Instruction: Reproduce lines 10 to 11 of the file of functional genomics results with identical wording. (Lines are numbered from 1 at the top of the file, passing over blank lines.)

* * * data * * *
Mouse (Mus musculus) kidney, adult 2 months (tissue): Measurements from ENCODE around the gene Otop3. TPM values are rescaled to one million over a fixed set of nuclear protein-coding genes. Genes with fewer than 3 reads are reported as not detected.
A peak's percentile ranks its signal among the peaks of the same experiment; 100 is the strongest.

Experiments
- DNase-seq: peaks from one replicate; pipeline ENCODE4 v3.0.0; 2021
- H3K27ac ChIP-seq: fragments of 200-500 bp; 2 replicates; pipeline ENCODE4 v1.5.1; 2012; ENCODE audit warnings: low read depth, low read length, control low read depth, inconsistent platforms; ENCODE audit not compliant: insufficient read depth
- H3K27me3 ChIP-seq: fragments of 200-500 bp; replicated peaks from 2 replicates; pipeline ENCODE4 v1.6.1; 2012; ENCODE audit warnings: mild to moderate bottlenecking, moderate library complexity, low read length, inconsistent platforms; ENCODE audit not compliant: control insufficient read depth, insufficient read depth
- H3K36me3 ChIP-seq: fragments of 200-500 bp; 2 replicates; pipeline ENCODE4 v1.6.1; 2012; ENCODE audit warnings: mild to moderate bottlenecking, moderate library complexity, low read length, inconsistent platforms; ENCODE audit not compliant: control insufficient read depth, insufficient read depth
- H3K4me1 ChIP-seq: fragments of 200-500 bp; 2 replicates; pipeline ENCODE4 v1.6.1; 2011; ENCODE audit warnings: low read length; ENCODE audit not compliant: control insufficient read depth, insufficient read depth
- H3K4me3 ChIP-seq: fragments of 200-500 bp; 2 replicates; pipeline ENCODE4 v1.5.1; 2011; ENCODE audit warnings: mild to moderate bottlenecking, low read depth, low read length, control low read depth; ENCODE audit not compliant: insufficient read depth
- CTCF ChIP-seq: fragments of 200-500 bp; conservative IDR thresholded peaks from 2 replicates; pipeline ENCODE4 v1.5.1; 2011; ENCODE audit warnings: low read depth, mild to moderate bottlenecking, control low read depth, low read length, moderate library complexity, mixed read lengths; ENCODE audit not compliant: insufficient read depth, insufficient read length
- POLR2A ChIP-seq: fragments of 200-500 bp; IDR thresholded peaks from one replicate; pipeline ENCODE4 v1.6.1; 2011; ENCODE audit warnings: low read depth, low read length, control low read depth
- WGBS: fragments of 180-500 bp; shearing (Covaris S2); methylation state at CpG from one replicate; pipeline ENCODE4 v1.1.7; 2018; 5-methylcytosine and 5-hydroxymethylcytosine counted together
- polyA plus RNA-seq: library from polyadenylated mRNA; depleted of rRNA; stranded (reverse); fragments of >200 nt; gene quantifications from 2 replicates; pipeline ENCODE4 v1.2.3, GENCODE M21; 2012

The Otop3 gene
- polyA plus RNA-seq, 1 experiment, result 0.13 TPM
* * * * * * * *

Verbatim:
- CTCF ChIP-seq: fragments of 200-500 bp; conservative IDR thresholded peaks from 2 replicates; pipeline ENCODE4 v1.5.1; 2011; ENCODE audit warnings: low read depth, mild to moderate bottlenecking, control low read depth, low read length, moderate library complexity, mixed read lengths; ENCODE audit not compliant: insufficient read depth, insufficient read length
- POLR2A ChIP-seq: fragments of 200-500 bp; IDR thresholded peaks from one replicate; pipeline ENCODE4 v1.6.1; 2011; ENCODE audit warnings: low read depth, low read length, control low read depth